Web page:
I recently watched a Louis Theroux documentary on the Hillsboro Baptist Church. It was the second one where he goes back to visit the community after the father, who founded the church, had died. One of his daughters summoned up the courage to leave the group and ended up being a very articulate critic of its ideas and the behaviour of its members.
When explaining to Louis how she had become aware of how wrong headed their views were, and how she had realised that she had to leave, she placed great importance on the connections she had made on Twitter. These connections were her first experience of a world outside the church and the ongoing conversations there had helped her realise that there was another way of looking at the world.
In the early days of the web, and my interest in explaining its potential, I used to use the example that in the past if you were the only bloke growing up gay on a remote island in the West of Scotland you had no way of know that that was OK. With the internet you were suddenly able to connect with people beyond your limited community and explore other ways of viewing society and your place in it.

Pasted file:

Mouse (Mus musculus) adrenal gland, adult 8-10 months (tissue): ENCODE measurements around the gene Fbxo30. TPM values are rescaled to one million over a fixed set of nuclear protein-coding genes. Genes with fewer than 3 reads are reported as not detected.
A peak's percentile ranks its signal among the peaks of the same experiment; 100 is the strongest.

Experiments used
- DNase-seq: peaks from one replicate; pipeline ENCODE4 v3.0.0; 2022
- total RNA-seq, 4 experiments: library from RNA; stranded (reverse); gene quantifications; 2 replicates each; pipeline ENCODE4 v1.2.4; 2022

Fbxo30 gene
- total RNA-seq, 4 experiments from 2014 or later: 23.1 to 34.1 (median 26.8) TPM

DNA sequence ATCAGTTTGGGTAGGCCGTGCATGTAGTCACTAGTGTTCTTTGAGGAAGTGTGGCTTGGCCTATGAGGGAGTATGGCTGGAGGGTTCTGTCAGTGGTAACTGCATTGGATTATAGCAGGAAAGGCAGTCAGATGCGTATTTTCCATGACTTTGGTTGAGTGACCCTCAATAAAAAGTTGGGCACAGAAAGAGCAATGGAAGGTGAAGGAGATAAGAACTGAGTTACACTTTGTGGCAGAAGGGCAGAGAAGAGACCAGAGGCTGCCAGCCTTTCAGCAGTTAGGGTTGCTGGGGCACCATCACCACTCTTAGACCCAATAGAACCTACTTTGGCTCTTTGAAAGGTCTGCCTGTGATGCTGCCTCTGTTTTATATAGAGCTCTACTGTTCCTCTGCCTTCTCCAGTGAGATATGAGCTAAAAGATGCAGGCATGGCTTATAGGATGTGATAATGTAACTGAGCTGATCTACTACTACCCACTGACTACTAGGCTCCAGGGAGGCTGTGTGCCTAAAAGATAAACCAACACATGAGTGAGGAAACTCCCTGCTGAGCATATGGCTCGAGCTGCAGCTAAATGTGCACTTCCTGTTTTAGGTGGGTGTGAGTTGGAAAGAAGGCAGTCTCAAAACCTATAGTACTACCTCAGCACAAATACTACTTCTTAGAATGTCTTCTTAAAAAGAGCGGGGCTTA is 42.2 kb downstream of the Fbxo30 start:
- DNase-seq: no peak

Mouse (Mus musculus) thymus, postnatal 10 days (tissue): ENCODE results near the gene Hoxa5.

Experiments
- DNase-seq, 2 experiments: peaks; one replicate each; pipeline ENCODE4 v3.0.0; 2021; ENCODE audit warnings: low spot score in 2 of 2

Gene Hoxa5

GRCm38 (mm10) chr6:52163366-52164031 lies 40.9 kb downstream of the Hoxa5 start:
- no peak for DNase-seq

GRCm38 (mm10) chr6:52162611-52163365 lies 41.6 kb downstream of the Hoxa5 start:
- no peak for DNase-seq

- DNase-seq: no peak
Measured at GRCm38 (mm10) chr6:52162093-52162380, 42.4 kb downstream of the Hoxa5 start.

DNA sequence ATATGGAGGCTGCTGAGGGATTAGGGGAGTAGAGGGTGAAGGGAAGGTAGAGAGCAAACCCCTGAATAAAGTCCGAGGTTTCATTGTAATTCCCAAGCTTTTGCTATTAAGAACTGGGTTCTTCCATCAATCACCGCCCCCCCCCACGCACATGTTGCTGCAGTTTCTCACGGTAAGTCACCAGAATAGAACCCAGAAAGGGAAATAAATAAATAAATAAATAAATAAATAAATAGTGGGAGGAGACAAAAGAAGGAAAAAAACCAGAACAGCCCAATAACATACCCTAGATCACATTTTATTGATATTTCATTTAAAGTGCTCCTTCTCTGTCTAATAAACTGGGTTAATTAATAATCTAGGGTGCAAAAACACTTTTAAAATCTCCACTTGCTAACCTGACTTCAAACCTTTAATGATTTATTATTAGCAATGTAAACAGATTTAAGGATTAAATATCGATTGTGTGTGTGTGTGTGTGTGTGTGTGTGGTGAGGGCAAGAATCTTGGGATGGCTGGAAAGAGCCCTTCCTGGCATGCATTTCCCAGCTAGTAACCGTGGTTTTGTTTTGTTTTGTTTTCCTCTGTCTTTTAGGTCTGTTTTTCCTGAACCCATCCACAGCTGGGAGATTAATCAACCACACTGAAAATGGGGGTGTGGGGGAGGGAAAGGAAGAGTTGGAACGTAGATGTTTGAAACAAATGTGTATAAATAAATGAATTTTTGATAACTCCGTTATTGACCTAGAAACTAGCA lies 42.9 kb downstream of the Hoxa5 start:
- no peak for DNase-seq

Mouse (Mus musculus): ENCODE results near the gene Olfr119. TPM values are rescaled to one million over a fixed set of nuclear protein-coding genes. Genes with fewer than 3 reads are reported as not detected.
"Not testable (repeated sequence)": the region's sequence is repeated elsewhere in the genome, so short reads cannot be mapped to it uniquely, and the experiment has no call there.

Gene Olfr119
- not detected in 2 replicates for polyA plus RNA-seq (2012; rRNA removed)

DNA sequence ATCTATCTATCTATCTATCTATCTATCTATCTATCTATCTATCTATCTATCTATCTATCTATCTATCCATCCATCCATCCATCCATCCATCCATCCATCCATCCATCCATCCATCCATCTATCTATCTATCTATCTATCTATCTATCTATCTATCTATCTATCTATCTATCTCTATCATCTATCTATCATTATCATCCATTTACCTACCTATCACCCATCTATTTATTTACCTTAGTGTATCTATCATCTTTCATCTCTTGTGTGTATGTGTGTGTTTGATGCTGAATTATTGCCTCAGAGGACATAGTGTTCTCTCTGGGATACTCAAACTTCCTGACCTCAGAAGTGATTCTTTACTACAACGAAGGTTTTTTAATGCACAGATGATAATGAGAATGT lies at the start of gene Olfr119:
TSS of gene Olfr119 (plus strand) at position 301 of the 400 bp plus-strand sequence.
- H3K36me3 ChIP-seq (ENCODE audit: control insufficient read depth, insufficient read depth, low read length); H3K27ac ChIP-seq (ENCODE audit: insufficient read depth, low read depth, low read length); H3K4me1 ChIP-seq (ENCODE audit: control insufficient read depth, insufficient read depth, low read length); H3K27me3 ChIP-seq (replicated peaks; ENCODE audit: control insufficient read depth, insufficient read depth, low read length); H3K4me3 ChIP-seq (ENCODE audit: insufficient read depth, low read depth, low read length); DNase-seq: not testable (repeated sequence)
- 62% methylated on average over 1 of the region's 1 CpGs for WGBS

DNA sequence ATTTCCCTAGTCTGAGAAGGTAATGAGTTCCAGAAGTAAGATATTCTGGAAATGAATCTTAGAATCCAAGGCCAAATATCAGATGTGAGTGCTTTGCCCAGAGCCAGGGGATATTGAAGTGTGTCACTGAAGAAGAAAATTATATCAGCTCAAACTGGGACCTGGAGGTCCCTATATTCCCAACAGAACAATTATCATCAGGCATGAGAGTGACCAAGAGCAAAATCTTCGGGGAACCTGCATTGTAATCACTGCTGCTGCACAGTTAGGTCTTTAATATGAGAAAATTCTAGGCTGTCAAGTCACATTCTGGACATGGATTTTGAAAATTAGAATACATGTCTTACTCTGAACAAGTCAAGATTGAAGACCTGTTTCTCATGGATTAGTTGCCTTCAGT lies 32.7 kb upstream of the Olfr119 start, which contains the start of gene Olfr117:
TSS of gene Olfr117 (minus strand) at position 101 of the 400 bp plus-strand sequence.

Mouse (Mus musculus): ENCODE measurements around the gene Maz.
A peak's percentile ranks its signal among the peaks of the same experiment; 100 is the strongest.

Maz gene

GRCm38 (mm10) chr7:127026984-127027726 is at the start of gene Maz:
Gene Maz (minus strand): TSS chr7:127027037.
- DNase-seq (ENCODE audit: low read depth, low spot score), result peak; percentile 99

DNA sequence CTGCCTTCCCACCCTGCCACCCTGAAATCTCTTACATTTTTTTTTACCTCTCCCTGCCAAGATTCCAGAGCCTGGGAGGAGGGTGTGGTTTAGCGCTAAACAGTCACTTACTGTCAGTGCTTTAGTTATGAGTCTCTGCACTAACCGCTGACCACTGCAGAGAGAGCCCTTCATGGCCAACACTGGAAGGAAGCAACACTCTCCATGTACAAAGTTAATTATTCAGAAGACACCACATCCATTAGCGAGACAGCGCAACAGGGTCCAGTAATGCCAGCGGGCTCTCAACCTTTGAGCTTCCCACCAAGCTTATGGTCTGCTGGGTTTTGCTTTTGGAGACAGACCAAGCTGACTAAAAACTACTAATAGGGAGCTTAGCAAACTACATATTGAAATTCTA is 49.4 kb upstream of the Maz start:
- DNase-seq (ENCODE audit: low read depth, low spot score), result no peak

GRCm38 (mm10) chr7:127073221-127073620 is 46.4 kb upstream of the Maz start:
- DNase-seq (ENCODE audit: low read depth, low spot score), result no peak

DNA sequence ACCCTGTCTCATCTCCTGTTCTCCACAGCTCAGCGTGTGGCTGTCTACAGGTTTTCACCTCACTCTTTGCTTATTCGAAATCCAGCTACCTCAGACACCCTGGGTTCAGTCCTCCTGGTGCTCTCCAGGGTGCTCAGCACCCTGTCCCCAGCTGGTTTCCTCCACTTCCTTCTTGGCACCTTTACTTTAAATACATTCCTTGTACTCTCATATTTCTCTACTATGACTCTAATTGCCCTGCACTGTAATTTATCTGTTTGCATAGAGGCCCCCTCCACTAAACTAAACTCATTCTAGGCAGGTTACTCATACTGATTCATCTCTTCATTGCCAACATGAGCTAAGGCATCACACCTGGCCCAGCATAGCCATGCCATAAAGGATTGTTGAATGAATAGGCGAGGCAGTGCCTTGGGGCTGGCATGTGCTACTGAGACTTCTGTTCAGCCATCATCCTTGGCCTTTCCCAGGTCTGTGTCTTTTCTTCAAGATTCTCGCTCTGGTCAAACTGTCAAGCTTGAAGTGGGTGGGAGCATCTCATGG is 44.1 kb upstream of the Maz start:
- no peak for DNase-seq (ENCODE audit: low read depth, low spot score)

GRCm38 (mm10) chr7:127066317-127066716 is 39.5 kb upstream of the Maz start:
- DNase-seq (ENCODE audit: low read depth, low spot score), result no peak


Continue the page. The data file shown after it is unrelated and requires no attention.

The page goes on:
With all the current headlines about the downsides of social media, and the problems it is seen as causing, it is easy to get disillusioned with the web. It is also fashionable to denigrate the original excitement that we all had in the early days as being naive optimism.
But what I loved about the Hillsboro story is that it shows that the potential is still there. That ability to cross boundaries, expand our view of the world, and foster new connections is still available to all of us. We just have to choose to use it.